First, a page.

The Impact of Arts Multilingual Week 2022 on Language Learning

By Biz Nijdam, assistant professor of Teaching and Director of Undergraduate Studies, German

Arts Multilingual Week has left a lasting impact on participating students and instructors alike. For students, many of whom struggle with their multilingual identities and/or experience anxiety using their heritage or learned languages, Arts Multilingual Week provided an opportunity for low-stakes expression and experimentation across languages. It offered an opportunity to celebrate multilingualism that connected language learners across campus.

Unlocking deeper learning with immersive experiences

Heritage speakers used the Multilingual Poetry Slam to explore their language identities, playfully moving back and forth through their languages to express themselves at the junction between languages. At the same time, however, language learners used poetry to experiment with translation or creative expression that wasn’t hindered by the newness of their language-learning journey.

The Multilingual Speech Contest, which asked students to talk about what multilingualism means to them, offered a shared space for students to connect about what it means to be multilingual. As a demographic of students without community ties beyond their specific language groups, sharing the value and complexity of their multilingual identities helped them relate with fellow students, finding themselves in the experiences of others and connecting with their peers in unexpected ways.

Elevating the teaching experience

Instructors likewise found the programming for Arts Multilingual Week rewarding. The Speech Contest allowed them to witness a different dimension of their students’ language-learning journeys, while the Multilingual Poetry Slam demonstrated to many instructors the value of creative assignments in language learning. These instructors were surprised at how rewarding it was to offer students a space to experiment in their target languages in their classroom teaching and shared how impressed they were by their students’ capacity to create powerfully moving poetry at any level of language learning. Moreover, working with language instructors in other units provided a unique opportunity for faculty in the modern language to collaborate across departments, further enhancing UBC’s language disciplines’ distinctively collegial environment, which resists the tendency in higher education to compete between languages for students.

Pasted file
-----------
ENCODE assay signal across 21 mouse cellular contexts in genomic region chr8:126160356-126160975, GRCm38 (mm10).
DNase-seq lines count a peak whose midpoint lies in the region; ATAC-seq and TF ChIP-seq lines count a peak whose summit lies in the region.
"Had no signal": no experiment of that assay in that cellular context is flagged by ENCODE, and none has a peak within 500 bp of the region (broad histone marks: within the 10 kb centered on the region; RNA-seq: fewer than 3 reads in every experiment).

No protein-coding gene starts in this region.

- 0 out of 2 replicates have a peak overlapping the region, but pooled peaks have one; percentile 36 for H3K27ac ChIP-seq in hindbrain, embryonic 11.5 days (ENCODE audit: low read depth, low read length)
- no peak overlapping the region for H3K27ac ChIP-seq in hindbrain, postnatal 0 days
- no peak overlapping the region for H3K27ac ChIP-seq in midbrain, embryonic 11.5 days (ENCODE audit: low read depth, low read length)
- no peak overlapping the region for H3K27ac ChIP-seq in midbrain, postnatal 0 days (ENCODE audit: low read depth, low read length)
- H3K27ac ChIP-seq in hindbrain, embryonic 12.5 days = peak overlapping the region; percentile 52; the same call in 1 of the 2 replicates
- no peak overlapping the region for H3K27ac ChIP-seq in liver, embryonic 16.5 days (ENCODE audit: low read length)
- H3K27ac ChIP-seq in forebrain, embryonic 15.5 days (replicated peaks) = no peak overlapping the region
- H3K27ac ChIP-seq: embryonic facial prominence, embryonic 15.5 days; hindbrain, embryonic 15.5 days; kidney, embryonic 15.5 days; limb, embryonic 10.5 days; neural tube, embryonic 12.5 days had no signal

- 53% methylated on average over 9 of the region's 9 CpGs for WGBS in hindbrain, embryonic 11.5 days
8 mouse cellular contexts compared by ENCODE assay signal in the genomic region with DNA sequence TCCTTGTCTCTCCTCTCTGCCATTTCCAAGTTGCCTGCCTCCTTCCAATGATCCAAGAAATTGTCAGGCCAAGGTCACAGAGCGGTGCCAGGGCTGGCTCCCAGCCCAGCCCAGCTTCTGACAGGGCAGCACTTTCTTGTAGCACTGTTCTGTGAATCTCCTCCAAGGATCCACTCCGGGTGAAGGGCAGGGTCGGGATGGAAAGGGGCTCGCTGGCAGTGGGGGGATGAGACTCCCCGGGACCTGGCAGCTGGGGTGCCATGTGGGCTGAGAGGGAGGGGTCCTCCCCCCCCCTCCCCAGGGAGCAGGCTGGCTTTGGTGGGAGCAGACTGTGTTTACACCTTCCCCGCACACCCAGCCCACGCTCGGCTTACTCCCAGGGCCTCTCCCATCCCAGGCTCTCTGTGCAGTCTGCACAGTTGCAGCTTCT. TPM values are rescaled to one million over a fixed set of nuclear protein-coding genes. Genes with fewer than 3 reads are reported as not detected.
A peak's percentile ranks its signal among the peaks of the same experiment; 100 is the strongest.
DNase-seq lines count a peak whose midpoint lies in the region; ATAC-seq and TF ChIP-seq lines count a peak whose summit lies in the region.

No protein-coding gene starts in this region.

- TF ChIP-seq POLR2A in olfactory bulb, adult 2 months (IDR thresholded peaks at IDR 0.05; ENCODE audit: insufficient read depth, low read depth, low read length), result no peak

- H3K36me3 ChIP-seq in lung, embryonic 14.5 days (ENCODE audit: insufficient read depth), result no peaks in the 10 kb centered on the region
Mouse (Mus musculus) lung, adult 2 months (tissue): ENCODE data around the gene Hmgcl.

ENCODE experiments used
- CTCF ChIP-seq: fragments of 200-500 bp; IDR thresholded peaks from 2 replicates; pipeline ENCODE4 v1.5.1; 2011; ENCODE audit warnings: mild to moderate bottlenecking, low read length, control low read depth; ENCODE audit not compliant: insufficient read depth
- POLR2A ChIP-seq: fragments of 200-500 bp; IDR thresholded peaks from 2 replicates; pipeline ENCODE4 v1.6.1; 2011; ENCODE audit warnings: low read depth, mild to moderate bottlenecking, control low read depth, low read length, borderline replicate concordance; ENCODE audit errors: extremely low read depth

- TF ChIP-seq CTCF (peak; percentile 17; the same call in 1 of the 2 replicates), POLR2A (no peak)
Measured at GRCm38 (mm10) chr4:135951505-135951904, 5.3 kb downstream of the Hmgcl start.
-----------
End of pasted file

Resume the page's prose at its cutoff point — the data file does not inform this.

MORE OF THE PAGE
Celebrating diversity and embracing inclusion

Finally, Arts Multilingual Week provided an essential opportunity to destabilize the hegemony of the English language on the UBC Vancouver campus. Supporting diversity and inclusion is a crucial element of the culture and mission of UBC, but the importance of language diversity is often left out of the conversation. The defining role of multilingualism in the lives of UBC students and teachers has never felt more palpable than during Arts Multilingual Week – in rooms filled with the chatter and creative expression of the many languages taught and spoken at UBC Vancouver.

This emphasis on languages prompted organizers to constantly reflect on the role of language in discourses of power at UBC, which helped shape how the event incorporated discussions on Indigenous languages and Canadian bilingualism.

Elizabeth “Biz” Nijdam is an Assistant Professor of Teaching in the Department of Central, Eastern, and Northern European Studies at the University of British Columbia in Vancouver, Canada, where she lives, works, and learns on the traditional, ancestral and unceded territories of Musqueam, Squamish, and Tsleil-Waututh Nations.